Between Two Bruins: Daily Bruin Sports answers your questions about the 2023 season
(Helen Quach/Design director; Photos (left to right): Daily Bruin file photo, David Rimer/Daily Bruin senior staff, Joseph Jimenez/Photo editor)
Aug. 27, 2023 9:48 p.m.
This post was updated Aug. 29 at 12:00 p.m.
UCLA football’s season is starting in less than a week, so the Daily Bruin collected questions from Bruin fans about the year ahead. Sports editor Joseph Crosby answers some of them in this edition of “Between Two Bruins.”
Does anybody have any idea who our starting quarterback is going to be?
In one word, no.
But that doesn’t mean there aren’t front-runners for the job.
Of the six UCLA quarterbacks, the three that are most likely to start week one are redshirt junior Ethan Garbers, freshman Dante Moore and redshirt junior Collin Schlee.
Garbers is the most recognizable name of the bunch for Bruin fans. He’s been Dorian Thompson-Robinson’s backup for the past two seasons since transferring from Washington and has seen some playing time across both years – most recently in the 2022 Sun Bowl after an injury forced Thompson-Robinson out of the game.
Then there’s Moore, the five-star recruit from Michigan whose eleventh-hour flipped commitment from Oregon to UCLA put a roadblock between Garbers and the starting nod. The freshman gunslinger’s high school statistics jump off the page, and the two-time state champion certainly has big-game experience.
But the switch from high school to the Rose Bowl isn’t the easiest leap in the world. For all his talent, Moore has yet to take a collegiate snap, and no one can know how that transition will go until he’s thrown into the fire.
And when it comes to experience, neither Garbers nor Moore match Schlee, who transferred from Kent State after starting in 11 of the Golden Flashes’ 12 games last season. However, Schlee is closer to being a dark horse than he is to narrowly trailing Garbers or Moore in the race.
If I had to make a prediction, I’d say Garbers will be under center for the first snap Saturday. His experience in coach Chip Kelly’s system could prove all the difference between him and Moore.
But until Kelly announces his decision, your guess is as good as mine.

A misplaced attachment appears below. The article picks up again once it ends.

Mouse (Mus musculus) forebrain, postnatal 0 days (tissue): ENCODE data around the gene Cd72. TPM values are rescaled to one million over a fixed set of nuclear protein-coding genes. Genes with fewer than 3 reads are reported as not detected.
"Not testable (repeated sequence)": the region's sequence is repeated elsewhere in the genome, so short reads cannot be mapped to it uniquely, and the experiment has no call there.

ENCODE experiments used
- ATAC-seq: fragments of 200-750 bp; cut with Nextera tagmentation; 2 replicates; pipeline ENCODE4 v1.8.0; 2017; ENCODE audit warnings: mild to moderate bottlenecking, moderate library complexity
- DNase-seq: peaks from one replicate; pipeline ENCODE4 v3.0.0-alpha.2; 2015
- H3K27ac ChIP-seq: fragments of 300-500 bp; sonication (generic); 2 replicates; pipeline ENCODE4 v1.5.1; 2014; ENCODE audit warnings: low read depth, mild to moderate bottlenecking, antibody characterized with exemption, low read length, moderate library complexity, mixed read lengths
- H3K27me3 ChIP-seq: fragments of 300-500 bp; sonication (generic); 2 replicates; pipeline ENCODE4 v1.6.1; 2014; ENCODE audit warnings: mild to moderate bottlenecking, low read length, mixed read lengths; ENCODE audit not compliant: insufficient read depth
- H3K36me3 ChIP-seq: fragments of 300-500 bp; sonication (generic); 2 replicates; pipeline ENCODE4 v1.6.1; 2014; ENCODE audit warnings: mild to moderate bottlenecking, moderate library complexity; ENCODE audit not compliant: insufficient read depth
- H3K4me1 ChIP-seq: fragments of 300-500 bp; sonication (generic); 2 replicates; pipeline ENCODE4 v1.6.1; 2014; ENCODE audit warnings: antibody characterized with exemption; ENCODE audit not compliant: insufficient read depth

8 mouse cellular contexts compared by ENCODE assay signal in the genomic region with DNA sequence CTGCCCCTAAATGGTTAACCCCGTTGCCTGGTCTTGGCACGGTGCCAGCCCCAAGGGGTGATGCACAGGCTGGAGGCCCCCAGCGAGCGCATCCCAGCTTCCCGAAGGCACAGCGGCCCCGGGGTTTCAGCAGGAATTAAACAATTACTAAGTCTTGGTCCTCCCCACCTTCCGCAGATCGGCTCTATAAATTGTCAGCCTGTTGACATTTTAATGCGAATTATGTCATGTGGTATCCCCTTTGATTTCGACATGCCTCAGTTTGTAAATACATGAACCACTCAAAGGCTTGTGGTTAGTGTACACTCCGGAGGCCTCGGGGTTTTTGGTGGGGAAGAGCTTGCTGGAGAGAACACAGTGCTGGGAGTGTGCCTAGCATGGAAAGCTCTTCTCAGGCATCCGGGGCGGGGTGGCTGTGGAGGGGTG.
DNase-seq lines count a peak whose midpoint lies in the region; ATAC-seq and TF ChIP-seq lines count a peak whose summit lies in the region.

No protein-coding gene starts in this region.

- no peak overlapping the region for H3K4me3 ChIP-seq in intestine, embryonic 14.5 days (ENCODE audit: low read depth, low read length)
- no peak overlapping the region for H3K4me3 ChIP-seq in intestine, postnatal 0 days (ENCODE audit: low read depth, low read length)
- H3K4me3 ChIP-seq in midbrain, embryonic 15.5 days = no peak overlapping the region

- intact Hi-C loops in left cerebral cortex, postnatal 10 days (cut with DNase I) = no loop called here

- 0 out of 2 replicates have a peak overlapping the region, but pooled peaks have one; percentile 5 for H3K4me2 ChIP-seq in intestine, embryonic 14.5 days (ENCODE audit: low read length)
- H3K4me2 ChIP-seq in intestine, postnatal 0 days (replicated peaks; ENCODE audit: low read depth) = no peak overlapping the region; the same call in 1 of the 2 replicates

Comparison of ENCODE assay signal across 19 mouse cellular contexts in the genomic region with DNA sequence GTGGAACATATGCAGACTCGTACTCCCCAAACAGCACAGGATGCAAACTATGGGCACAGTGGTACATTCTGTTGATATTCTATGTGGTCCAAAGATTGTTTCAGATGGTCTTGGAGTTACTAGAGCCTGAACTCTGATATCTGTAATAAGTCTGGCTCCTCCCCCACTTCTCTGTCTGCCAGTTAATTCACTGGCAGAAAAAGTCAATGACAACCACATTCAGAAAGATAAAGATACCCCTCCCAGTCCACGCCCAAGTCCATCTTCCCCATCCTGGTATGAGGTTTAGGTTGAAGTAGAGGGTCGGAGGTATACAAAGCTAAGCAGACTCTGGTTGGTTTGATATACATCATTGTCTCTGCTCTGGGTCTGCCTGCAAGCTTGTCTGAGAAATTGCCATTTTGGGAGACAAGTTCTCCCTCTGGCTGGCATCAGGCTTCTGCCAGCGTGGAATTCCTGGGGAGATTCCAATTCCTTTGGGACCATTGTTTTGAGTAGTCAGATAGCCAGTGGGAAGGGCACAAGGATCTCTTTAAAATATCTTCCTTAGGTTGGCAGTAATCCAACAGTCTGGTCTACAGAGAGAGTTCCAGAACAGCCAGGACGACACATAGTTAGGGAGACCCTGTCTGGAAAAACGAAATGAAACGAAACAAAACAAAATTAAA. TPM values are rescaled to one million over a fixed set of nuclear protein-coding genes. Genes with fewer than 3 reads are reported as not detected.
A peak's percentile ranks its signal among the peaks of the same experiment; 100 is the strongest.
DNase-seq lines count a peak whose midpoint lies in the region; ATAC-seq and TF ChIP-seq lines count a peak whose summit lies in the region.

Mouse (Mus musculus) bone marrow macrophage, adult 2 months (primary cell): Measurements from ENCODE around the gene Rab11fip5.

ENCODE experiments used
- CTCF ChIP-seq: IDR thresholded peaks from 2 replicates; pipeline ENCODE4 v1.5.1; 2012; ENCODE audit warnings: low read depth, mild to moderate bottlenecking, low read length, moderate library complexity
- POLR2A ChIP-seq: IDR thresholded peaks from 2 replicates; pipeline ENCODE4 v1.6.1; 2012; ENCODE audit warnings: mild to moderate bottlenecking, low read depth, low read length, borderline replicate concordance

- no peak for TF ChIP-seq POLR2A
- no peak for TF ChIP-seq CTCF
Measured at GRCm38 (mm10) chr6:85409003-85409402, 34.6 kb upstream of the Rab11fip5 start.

Who will be the go-to RB’s this season or will there be a heavy rotation? The talent pool is deep.
Even with the loss of Zach Charbonnet, the Bruins’ running back room is brimming with talent.
Fortunately for Kelly and running backs coach DeShaun Foster, it’s much easier – and even preferred – to have too many running backs rather than too few.
Sophomore T.J. Harden is the first name to know. He was the Bruins’ third-leading rusher in 2022 – trailing only Charbonnet and Thompson-Robinson – and is poised to breakout in his second year with the program.
Junior Carson Steele figures to be co-first string running back with Harden. The Ball State transfer finished ninth in the nation last season with 1,556 rushing yards, and while he is unlikely to reach that figure a second time, his potential makes him a threat to any team’s rushing defense.
If the Bruins want a ground-and-pound look, the duo of redshirt junior Anthony Adkins – a transfer from Army West Point – and redshirt senior Colson Yankoff could be Kelly’s answer. Adkin’s size and experience in a run-first offense make him an asset for barrelling the ball right into a defense, while Yankoff’s athleticism allows him to slot in just about anywhere.
Beyond those four is a wild card. Senior wide receiver Keegan Jones is set to fill a Kazmeir Allen-sized hole as both a dynamic rusher and pass catcher, showing off his versatility in Kelly’s offense.
Long story short, Harden and Steele are lined up to be the two primary ball carriers in a more balanced version of the distribution that Charbonnet and Brittain Brown experienced in 2021.
But in the case of the running backs, there’s no such thing as too much of a good thing, so expect to see Kelly make liberal use of the talent that Adkins, Yankoff, Jones and the rest of the running back room bring to the table.
If Ryan Day is fired from Ohio State, do you see UCLA making a run for him before the Big Ten move?
I just don’t see this happening.
In fact, I’ll go one step further and say Kelly’s job security has never been higher.
As for the Ryan Day part of the equation, it’s hard to picture him getting fired from Ohio State.
His teams have lost six total games during his four-year tenure, and in the three years under Day that the Buckeyes have made the College Football Playoff, twice they lost to the eventual national champion.
Ohio State has been a powerhouse in college football for the last decade, and even this year, they clock in at No. 3 in preseason polling. For the struggles he’s had beating Michigan, Day has still been a wildly successful coach.
As for the Kelly factor, I think it’s even less likely that he’d be on the outs after 2023.
Contract extension aside, Kelly’s teams have amassed 17 wins in his last two seasons, a stark contrast from the losing performances of his first three years at the helm of the Bruins. The six-year coach is riding the wave of success, and he’s in prime position to make another run at a nine-win – or more – season.
The other big reason is that UCLA is highly unlikely to want to bring a new coach into the fold in the middle of a massive shift for the program.
Reshaping a football program takes time, and joining the Big Ten is sure to bring enough chaos on its own without throwing a new coach in the mix. The consistency that Kelly would bring as the Bruins transition out of the Pac-12 and into the Big Ten shouldn’t be understated.
Kelly isn’t going anywhere anytime soon, and if Day does get fired, he’ll have a dozen other Power Five teams clamoring for him to lead their team.
When are the games?
All of UCLA’s games this season are scheduled for Saturdays, with home games at the Rose Bowl in Pasadena. The first game is this Saturday at 7:30 p.m. against Coastal Carolina.